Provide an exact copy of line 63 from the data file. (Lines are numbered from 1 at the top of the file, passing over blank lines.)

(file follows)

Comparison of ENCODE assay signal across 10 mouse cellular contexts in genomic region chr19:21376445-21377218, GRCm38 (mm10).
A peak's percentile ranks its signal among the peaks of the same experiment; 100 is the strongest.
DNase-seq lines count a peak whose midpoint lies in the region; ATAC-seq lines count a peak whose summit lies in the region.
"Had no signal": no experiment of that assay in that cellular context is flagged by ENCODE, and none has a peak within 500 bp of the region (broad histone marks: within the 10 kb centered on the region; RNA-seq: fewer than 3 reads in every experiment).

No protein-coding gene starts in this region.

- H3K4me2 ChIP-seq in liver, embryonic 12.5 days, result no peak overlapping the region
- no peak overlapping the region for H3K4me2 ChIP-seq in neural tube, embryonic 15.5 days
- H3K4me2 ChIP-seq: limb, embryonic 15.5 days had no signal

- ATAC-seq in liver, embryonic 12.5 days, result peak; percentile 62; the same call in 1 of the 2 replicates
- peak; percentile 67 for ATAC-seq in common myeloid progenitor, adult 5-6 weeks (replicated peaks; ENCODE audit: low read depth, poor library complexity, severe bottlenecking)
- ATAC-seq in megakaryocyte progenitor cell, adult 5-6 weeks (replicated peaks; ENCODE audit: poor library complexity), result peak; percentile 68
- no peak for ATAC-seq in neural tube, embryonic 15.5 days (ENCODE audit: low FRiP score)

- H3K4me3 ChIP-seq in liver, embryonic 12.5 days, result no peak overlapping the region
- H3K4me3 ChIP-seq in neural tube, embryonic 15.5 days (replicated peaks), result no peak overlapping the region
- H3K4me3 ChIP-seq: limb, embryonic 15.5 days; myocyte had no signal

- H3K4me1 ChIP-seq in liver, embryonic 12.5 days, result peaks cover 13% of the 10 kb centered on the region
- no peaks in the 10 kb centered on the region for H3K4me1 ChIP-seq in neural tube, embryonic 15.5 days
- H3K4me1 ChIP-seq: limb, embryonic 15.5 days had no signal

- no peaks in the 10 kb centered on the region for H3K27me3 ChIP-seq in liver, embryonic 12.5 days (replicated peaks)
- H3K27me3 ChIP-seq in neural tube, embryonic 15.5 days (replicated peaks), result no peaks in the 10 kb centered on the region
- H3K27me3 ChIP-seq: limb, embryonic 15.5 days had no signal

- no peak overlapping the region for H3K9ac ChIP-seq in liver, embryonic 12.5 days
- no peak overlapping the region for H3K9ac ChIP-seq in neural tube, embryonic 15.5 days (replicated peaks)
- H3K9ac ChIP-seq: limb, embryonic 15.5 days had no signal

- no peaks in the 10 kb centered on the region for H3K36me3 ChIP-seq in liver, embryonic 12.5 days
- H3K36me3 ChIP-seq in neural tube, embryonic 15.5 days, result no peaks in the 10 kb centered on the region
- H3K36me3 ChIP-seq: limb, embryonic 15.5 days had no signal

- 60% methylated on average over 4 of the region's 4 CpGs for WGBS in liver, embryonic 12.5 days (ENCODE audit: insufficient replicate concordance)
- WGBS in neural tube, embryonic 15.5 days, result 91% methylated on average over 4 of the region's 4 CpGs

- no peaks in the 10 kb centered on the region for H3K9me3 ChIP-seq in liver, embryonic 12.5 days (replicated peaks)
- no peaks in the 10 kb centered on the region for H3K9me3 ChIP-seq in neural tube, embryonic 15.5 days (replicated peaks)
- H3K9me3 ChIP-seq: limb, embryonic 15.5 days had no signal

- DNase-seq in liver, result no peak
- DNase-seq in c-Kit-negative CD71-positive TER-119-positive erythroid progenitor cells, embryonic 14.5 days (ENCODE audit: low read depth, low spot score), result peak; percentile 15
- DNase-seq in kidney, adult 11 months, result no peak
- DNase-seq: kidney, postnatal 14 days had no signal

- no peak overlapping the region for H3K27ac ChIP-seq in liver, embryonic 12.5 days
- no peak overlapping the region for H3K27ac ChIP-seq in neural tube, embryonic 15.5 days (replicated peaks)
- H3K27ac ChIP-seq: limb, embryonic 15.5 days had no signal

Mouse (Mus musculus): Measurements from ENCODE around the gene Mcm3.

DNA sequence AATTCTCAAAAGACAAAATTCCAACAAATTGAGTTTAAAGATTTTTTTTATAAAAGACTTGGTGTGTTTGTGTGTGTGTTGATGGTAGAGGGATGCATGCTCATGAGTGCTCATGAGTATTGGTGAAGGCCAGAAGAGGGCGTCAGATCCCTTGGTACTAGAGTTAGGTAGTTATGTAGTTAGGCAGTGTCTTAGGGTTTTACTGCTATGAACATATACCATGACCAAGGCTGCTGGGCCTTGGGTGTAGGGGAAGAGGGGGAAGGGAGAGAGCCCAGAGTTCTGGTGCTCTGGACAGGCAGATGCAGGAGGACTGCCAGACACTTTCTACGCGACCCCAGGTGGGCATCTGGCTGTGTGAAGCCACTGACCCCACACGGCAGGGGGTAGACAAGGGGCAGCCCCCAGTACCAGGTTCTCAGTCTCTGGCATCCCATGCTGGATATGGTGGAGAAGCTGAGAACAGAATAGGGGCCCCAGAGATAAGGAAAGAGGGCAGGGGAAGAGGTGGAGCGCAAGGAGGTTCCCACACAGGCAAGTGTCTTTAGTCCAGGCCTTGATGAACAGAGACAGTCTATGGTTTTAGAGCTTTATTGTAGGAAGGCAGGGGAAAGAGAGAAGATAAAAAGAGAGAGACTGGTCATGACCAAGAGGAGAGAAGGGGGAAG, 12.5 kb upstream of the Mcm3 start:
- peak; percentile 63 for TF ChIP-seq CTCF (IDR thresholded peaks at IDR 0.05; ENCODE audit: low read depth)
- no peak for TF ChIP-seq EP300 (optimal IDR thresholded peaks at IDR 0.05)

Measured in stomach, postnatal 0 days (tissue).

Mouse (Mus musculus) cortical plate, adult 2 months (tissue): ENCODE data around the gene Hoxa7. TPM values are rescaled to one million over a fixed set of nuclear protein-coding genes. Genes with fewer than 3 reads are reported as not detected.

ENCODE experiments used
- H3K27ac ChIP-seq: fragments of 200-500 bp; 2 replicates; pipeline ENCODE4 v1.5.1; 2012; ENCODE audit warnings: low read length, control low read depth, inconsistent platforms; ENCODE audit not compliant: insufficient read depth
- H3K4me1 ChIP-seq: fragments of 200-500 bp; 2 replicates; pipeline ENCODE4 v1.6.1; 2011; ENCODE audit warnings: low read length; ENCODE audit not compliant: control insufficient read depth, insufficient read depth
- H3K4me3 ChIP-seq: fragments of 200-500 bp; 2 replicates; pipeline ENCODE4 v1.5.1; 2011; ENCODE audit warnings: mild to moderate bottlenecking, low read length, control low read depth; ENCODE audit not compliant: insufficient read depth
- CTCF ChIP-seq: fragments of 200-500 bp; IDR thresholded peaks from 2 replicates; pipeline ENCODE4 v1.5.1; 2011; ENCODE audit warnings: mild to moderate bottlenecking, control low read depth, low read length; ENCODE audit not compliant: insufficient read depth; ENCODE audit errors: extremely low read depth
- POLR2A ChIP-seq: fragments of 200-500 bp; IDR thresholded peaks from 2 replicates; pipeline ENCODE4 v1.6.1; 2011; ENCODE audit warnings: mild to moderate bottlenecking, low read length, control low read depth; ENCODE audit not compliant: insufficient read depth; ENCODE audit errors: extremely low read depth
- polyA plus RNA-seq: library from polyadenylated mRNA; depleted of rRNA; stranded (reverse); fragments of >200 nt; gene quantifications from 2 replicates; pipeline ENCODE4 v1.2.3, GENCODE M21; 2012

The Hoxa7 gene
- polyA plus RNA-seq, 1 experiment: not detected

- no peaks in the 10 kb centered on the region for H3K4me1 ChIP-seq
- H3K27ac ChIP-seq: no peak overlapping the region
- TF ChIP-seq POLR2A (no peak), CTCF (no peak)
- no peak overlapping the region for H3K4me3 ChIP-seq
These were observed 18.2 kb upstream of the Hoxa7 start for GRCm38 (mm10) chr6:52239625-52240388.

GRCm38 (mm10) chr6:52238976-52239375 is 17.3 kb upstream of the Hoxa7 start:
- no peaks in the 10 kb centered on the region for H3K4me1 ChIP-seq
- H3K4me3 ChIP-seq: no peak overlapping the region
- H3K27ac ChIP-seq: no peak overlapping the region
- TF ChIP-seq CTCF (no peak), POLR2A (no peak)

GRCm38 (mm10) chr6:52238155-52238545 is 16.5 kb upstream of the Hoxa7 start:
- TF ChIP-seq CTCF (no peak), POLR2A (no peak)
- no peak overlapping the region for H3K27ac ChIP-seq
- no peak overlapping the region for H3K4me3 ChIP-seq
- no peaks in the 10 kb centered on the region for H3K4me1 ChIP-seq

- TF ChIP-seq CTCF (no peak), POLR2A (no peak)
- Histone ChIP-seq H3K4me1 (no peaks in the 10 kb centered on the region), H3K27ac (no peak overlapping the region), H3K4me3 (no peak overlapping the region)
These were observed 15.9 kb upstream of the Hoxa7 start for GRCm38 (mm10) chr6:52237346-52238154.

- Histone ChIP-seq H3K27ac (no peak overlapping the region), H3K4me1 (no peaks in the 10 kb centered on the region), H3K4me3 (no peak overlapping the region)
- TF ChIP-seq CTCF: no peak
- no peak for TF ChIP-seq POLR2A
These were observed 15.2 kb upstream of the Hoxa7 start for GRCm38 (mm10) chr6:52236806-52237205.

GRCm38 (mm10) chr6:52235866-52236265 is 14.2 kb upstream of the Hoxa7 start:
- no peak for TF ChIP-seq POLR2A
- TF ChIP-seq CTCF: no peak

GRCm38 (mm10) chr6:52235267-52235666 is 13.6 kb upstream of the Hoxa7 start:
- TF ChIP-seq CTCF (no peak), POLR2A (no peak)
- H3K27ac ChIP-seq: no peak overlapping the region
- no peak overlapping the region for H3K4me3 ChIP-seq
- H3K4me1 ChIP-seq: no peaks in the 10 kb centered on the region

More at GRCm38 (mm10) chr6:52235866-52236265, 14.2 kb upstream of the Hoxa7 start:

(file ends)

- H3K27ac ChIP-seq: no peak overlapping the region